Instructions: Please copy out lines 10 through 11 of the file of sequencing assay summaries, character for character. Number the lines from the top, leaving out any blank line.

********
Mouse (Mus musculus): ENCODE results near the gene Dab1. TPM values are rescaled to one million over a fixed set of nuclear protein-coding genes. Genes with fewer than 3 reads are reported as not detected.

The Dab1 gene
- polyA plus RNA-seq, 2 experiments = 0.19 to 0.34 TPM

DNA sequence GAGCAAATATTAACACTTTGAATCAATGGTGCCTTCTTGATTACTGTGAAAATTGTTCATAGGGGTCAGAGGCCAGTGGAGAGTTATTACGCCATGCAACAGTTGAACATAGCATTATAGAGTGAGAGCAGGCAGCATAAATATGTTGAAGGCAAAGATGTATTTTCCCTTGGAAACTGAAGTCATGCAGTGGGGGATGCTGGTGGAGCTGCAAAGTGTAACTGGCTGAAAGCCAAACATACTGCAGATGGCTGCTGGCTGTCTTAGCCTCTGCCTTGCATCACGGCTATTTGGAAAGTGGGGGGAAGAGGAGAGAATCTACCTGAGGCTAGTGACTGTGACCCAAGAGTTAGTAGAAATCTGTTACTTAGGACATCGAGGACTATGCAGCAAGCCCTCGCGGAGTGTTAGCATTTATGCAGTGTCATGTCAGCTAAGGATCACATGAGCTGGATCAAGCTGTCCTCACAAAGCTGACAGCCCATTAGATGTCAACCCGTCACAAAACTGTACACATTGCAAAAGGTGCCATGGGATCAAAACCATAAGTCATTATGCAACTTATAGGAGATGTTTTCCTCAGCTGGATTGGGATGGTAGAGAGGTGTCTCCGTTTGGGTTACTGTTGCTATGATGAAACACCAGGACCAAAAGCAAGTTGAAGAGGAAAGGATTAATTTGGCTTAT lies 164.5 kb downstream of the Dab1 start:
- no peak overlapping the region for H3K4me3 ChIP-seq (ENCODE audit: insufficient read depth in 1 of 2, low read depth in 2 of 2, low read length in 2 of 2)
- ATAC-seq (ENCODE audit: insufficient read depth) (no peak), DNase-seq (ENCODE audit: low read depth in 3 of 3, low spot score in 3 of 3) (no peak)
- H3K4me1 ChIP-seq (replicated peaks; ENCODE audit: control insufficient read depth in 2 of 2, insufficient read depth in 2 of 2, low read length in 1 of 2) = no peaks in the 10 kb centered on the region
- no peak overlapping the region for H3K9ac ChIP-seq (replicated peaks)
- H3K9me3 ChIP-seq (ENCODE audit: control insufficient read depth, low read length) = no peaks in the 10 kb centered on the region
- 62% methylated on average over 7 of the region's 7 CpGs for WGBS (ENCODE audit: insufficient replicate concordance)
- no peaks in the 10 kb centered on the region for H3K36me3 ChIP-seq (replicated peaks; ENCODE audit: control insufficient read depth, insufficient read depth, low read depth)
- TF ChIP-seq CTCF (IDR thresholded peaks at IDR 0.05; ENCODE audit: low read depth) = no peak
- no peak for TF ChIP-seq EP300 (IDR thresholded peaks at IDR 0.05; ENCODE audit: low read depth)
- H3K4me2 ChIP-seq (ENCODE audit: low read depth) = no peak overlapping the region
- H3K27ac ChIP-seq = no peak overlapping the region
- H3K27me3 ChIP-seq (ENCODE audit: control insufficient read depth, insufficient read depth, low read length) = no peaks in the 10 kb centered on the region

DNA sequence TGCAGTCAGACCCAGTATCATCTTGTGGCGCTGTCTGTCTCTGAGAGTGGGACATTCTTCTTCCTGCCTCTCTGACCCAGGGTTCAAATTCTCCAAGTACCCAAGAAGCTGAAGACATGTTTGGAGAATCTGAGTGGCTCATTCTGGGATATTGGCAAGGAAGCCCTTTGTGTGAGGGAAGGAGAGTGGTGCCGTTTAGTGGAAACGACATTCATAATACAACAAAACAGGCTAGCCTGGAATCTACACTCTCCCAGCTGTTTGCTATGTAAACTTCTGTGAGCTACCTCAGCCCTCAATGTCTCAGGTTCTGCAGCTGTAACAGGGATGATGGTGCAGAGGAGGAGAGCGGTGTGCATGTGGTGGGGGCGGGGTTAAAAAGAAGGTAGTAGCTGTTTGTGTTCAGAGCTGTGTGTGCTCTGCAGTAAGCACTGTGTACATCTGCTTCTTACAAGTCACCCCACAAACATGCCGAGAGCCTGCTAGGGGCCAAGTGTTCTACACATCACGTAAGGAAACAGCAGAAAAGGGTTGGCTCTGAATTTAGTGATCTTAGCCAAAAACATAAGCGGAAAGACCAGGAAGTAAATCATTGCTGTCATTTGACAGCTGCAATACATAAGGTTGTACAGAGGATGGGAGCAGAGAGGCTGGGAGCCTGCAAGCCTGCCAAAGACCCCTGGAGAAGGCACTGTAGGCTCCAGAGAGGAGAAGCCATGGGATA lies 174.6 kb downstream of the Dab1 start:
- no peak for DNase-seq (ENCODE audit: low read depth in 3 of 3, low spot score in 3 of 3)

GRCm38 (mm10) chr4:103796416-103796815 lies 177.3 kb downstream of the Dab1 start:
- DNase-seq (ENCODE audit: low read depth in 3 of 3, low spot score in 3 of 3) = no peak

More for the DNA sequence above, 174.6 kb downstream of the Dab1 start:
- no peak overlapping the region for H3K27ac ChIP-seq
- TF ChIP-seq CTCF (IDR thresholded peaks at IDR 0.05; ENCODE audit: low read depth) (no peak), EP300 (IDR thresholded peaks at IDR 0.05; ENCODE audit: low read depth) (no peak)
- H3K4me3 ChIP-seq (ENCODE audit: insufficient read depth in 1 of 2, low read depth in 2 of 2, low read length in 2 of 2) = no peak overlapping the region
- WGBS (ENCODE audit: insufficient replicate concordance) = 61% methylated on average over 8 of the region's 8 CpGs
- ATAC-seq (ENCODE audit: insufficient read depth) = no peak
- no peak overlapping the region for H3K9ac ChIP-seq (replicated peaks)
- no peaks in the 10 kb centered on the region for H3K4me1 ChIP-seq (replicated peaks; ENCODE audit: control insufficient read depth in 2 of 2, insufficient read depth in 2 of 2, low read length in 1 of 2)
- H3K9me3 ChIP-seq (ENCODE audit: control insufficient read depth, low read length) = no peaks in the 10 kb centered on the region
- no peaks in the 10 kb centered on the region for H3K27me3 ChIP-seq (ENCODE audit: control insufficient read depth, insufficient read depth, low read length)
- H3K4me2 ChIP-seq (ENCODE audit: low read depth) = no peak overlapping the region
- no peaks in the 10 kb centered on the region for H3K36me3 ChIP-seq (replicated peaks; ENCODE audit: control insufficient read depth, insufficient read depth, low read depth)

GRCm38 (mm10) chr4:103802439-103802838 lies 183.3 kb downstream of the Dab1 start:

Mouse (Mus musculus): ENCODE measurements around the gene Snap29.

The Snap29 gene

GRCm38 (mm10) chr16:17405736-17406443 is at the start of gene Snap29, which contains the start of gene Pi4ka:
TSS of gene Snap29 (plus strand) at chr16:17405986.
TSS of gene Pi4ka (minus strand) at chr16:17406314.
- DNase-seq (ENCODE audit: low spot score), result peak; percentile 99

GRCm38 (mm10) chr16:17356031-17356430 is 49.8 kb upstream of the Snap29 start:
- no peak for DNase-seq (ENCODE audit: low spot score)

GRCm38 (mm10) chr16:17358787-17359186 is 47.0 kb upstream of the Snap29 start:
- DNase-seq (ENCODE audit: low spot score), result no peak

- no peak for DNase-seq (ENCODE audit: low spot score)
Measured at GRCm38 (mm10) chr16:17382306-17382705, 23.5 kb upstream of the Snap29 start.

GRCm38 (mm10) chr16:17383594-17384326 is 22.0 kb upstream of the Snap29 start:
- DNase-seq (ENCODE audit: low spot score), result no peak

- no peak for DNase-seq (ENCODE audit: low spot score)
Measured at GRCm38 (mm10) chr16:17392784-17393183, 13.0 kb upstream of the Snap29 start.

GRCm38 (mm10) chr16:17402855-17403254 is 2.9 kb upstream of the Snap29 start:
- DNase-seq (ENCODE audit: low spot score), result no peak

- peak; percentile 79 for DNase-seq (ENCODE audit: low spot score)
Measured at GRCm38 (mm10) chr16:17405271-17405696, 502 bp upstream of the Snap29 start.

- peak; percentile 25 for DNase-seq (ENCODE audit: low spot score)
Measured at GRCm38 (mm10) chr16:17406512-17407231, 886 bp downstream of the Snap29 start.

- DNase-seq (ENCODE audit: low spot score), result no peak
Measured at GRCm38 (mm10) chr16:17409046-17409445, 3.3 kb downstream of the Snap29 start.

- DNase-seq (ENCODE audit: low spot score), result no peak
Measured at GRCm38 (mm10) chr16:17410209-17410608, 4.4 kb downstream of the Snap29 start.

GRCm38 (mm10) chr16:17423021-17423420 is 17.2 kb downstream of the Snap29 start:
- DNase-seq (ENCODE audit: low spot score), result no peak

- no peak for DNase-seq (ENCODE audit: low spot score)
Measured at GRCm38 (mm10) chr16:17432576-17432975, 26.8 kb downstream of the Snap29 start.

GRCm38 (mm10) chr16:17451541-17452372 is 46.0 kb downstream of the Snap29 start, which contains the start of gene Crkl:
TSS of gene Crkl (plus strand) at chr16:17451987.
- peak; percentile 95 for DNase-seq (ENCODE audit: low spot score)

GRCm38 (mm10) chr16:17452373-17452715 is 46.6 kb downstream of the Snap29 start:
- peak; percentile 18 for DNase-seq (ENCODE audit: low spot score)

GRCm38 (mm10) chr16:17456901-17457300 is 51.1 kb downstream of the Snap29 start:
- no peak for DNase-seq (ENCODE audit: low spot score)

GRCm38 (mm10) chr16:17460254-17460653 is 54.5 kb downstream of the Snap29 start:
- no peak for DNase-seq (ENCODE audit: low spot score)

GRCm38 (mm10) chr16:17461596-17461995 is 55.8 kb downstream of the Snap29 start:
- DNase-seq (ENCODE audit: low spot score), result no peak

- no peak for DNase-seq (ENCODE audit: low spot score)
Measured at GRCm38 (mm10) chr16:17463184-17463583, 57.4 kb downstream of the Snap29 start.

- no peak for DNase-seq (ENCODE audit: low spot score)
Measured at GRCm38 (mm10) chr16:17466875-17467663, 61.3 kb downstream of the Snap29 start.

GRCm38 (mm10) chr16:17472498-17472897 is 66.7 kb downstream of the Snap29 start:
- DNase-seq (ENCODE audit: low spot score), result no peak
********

- 62% methylated on average over 7 of the region's 7 CpGs for WGBS (ENCODE audit: insufficient replicate concordance)
- no peaks in the 10 kb centered on the region for H3K36me3 ChIP-seq (replicated peaks; ENCODE audit: control insufficient read depth, insufficient read depth, low read depth)